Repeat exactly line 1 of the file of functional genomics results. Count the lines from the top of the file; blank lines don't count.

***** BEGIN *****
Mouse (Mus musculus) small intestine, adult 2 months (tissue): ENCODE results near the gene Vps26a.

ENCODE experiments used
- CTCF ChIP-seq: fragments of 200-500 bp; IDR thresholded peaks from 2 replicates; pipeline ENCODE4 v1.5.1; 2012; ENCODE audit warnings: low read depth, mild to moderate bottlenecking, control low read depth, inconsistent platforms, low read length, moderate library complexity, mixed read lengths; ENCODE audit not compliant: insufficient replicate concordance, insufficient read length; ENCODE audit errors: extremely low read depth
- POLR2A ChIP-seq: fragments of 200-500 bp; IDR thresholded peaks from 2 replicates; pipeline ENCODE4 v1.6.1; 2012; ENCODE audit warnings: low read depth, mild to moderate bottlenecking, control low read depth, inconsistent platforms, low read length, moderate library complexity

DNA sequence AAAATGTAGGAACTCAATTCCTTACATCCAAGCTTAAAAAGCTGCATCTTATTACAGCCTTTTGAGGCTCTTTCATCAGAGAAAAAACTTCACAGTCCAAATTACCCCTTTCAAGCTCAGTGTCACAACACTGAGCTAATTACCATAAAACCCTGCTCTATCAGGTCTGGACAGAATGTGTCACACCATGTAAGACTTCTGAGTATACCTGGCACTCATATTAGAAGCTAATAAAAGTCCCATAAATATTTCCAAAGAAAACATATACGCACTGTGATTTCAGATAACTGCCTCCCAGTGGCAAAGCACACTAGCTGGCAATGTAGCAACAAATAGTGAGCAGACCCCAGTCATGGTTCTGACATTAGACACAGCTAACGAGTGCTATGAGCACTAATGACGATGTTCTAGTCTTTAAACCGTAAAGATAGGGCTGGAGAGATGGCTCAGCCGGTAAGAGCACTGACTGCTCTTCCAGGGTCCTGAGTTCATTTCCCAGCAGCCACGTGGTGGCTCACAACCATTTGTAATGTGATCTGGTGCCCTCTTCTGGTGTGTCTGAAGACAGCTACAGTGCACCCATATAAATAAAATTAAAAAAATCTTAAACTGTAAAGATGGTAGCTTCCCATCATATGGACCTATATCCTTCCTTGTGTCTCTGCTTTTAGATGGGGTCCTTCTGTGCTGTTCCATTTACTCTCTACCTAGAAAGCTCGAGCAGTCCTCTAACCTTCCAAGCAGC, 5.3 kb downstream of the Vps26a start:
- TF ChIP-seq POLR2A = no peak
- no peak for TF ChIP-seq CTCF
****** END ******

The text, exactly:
Mouse (Mus musculus) small intestine, adult 2 months (tissue): ENCODE results near the gene Vps26a.